“Easy French” and “Super Easy French” are two series of YouTube videos produced by the wildly successful Easy Languages channel. The channel is led by an enthusiastic group of language learners and teachers who want to make language learning easy and accessible for everyone around the world.
The first playlist, “Easy French,” uses real conversations with native French speakers to teach the language.
Each video focuses on a topic such as food, travel or French culture and then asks random native speakers from a given location to answer some questions related to the topic. The best part is that there are built-in transcriptions and translations so the subtitles are always accurate and clear.
Be careful, though: the spoken French in the videos may be fast and have slang or informal language that’s often not taught to beginner French learners.
“Super Easy French” is a video playlist that’s less spontaneous and perhaps more suitable for early-beginner French learners.
These videos focus on a topic and give example sentences and vocabulary related to that sentence in slow, clear French. As usual, there are built-in subtitles for transcriptions and English translations.
FluentU uses YouTube’s best French videos to teach languages in a totally unique way. These include clips of authentic French movie trailers, music videos, inspiring speeches and more—which have all been transformed into personalized language lessons.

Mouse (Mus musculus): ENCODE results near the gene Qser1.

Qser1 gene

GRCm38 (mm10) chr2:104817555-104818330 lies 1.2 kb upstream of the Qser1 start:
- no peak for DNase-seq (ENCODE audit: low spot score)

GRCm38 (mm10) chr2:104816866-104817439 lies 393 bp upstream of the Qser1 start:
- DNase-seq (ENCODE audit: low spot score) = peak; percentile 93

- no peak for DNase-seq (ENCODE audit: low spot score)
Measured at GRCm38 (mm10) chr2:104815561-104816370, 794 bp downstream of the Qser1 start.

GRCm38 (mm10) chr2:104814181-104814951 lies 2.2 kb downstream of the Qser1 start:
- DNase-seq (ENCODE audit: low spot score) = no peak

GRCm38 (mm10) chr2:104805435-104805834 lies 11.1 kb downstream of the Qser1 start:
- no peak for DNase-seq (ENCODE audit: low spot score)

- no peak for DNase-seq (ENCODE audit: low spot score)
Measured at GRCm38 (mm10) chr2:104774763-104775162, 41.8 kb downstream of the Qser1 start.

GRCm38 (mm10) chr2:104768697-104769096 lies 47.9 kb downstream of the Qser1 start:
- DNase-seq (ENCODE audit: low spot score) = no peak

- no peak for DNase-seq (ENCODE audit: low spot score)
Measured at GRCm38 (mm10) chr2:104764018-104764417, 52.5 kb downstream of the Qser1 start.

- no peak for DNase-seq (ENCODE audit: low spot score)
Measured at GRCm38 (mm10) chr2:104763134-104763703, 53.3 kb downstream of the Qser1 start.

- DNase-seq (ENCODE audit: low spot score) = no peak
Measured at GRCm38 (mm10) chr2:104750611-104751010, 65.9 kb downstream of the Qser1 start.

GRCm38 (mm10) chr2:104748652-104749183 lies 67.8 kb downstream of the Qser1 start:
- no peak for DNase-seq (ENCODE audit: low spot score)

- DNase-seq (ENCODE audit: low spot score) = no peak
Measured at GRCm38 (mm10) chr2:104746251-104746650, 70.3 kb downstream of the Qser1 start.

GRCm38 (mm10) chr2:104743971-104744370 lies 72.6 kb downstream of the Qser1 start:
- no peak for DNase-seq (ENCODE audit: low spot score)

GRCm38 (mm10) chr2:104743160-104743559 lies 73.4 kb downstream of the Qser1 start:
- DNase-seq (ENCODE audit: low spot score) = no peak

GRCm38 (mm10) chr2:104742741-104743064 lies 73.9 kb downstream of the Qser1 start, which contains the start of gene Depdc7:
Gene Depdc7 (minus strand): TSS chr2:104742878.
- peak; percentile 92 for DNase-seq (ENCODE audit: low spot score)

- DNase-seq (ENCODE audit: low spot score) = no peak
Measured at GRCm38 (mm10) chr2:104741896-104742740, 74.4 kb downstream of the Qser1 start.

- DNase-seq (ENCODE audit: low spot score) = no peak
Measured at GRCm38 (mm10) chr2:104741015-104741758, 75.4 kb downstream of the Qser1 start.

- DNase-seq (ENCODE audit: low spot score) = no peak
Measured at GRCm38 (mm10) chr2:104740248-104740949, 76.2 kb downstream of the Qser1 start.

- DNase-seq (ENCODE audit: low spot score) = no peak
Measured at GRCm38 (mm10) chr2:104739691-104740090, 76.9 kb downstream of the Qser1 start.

Tired of YouTube’s inaccurate, auto-generated captions and translations? Say goodbye! FluentU videos come with professionally transcribed subtitles and translations in French and English. Better yet, you can actually click on any word in these subtitles for an instant definition, memorable picture, grammar info and useful examples.
This way, you can immerse yourself in real French—while ensuring that you actively learn from it.
Every video also comes with flashcards and fun quizzes to help you retain everything you’ve learned. The Spaced Repetition algorithm will make sure that you review vocabulary at just the right moment to keep it in your long-term memory.
The videos are conveniently organized by level (Beginner 1, Beginner 2, Intermediate 1, Intermediate 2, Advanced 1, Advanced 2) and genre, so it’s easy to find the ones that work for you. Plus, FluentU will keep track of what you’ve learned and suggest new videos based on that info.
Just like with the YouTube app, you can take FluentU anywhere on your iOS or Android device.
Français Immersion (French Immersion)
They say one of the best ways to learn a new language is to be completely immersed in it. Well, as its name implies, the Français Immersion YouTube channel uses immersion to teach French. This means that their videos are completely in French, but don’t stress—each video has English subtitles and images to help with learning.